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Home > English (en) > News > 2016 > Are Italy and the American DEA out to ban effective heroin detox?
Published on 8 September 2016  by Richard Rainsford

Are Italy and the American DEA out to ban effective heroin detox?

Medical Cannabis exponents all over the world have long suspected that narcotics police are more interested in preserving their monopoly over pain control than allowing patients to choose their own medicine.

by
Dana Beal



All the versions of this article: [English] [italiano] [français] [English]





Drug reformers in the United States are up on arms because the DEA just scheduled Kratom, apparently because too many people were taking it at home to wean themselves off heroin. I say that because although kratom far less addictive than opioids, and a lot of people found the active ingredient, mitragynine, just as effective as opiates for chronic pain, DEA minions in Italy almost simultaneously issued an order banning both mitragynine and ibogaine. (The U.S. banned ibogiane in 1967, but it remains legal in most countries.)

This is an important clue to the real motive here. Ibogaine is not habit-forming, and has zero abuse potential because of side-effects including movement-induced car-sickness during the acute phase, ibogaine is used all over the world as the premiere detoxificant for opiates, cocaine, methamphetamine and alcohol. It does this by eliminating withdrawals, inserting a long-acting serotonergic metabolite to combat depression, and expressing the nerve growth factor GDNF which not only resprouts dopamine receptors but back-signals to cell nuclei telling them to keep making GDNF even after ibogaine has left the body.

For more than 30 years addicts have been taking "flood doses" of a gram or more in order to get the cognitive benefits of the near-REM dream state during the first, most intense phase of the ibogaine experience. But in a very small number of cases flood-dosing has lead to bradycardia arrest (dangerous slowing of heart) , a transient syndrome that can be managed with adrenalin and bottled oxygen. That is why ibogaine must be given under medical supervision—a consideration that makes outright prohibition extremely problematic, since no doctor will participate in administering an illegal drug.

Recently extremely low doses of ibogaine between 8 and 16 mgs a day—far too little to produce any psychedelic effect—have been found to reverse neuro-degeneration of Parkinson’s disease. And just last month a low-dose protocol was successfully used to detox some one from methadone. So it is not necessary to flood-dose, even though it may be preferable in many cases.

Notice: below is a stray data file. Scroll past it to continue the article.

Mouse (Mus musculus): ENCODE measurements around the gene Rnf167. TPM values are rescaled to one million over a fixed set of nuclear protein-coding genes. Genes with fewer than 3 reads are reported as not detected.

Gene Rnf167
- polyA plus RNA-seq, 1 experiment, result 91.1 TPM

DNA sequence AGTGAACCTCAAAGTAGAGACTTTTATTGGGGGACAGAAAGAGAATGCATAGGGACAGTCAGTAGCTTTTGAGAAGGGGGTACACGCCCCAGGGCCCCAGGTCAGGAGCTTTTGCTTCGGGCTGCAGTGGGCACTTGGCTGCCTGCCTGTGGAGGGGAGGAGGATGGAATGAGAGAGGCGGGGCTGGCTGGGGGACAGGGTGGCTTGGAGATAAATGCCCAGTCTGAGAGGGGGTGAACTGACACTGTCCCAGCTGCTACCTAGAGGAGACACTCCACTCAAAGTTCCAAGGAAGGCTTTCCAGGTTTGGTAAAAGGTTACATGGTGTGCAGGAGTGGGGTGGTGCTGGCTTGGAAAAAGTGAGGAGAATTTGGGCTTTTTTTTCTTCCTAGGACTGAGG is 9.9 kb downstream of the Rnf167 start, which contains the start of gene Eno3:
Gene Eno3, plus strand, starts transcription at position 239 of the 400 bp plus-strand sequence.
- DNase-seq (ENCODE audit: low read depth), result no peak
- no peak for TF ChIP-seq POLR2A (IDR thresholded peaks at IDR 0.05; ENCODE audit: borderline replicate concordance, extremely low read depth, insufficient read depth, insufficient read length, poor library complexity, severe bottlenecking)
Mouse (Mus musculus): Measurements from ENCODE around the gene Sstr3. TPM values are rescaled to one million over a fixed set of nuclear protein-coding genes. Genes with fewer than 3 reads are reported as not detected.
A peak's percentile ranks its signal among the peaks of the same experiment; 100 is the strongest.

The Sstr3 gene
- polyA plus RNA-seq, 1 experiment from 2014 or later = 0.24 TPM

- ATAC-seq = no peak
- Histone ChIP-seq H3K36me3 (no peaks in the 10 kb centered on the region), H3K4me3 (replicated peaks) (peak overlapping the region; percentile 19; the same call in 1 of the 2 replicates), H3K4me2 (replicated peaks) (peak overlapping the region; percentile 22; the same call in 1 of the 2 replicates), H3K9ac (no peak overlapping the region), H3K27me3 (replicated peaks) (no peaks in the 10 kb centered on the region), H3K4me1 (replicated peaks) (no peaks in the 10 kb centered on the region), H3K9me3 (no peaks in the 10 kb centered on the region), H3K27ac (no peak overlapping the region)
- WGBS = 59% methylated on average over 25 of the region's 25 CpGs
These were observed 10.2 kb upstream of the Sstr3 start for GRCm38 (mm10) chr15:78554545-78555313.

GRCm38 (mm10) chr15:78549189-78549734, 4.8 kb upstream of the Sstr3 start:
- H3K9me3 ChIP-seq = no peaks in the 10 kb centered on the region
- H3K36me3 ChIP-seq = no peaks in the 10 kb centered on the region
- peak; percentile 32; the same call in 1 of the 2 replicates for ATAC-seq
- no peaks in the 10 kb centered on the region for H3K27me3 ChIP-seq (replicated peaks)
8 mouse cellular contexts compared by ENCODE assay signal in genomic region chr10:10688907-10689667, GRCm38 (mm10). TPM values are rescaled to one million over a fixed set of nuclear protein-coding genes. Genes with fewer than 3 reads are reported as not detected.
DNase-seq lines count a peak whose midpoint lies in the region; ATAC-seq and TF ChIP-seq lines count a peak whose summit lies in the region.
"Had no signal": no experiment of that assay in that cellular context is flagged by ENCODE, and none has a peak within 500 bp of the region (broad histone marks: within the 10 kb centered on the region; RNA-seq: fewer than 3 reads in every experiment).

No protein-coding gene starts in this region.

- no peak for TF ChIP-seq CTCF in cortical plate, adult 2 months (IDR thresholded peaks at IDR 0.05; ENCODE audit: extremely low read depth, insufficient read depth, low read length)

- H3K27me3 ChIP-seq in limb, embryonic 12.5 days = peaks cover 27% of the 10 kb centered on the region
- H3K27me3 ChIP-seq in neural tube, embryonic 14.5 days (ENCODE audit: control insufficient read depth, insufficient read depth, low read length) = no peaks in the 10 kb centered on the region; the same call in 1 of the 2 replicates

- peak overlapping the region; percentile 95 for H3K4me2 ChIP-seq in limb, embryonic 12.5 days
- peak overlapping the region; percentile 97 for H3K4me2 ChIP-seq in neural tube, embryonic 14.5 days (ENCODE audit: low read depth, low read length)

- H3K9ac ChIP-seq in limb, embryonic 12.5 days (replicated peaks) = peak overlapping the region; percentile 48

The goal of the prohibitionists is clearly to foster the exclusive use of approved maintenance drugs like methadone and especially suboxone. This latest NIDA preparation, containing mainly buprenorphin with just enough naloxone to make it impossible to inject, is designed to keep addicts hooked for life on something that gives them absolutely no opioid reward. Docile droids for the Prison-industrial complex!

According to our correspondent, Enrico Fletcher, in the decree Ms. Lorenzin, Italian Health mInister quotes in some cases the adverse conditions or the fact the substances are not been studied. As to Kratom, she cited just one case of possible intoxication. With iboga, only that military police in Bolzano (S. Tirol) interrupted a Santo Daime ceremony where they found iboga root-bark. (Religious use was also cited by Nicolas Sarkozy as Interior Minister in banning the Bwiti religion in France in 2007). 

Banning religious use, though reprehensible, should not be a pretext to move against the clinical use of Ibogaine. Ibogaine is among the most-studied drugs in the world, with results available for heroin (MAPS) and cocaine/alcohol (Brazil) although no large clinical trials have been completed due to resistance of partisans of agonist therapies such as NIDA and Alex Wodak of IHRA. We call upon anti-prohibitionist such as the Italian Radicals to take a few minutes from the fight for cannabis to combat this stealthy fascism by completely ventilating the matter in Italian Parliament.





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The European Coalition for Just and Effective Drug Policies, is a pan-European network of currently 150 NGO’s and individual experts involved in the drug issue on a daily base. We are the European section of an International Coalition, which consists of more than 400 NGOs from around the world that have adhered to a Manifesto for Just and Effective Drug Policies (established in 1998). Among our members are organisations of cannabis and other drug users, of health workers, researchers, grassroot activists as well as companies.


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